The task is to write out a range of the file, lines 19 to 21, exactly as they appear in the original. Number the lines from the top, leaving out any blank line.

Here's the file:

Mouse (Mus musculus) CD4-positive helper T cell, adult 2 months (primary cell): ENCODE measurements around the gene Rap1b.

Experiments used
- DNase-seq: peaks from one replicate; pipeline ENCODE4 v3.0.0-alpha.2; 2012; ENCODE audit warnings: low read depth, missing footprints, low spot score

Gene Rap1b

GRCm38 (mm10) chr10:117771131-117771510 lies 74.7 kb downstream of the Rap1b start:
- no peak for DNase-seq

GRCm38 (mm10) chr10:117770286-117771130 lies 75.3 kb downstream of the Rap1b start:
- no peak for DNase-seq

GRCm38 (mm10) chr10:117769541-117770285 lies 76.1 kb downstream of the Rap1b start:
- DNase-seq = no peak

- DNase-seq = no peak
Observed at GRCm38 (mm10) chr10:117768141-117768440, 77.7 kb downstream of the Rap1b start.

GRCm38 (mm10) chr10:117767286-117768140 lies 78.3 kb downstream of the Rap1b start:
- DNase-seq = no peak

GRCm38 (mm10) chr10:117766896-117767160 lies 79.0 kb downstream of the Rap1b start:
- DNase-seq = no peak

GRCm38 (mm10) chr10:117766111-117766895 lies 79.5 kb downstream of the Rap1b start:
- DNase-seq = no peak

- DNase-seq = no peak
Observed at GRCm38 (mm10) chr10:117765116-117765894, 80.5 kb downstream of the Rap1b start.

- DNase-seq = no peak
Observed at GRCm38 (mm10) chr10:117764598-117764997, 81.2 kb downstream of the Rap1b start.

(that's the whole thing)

- DNase-seq = no peak
Observed at GRCm38 (mm10) chr10:117765116-117765894, 80.5 kb downstream of the Rap1b start.

- DNase-seq = no peak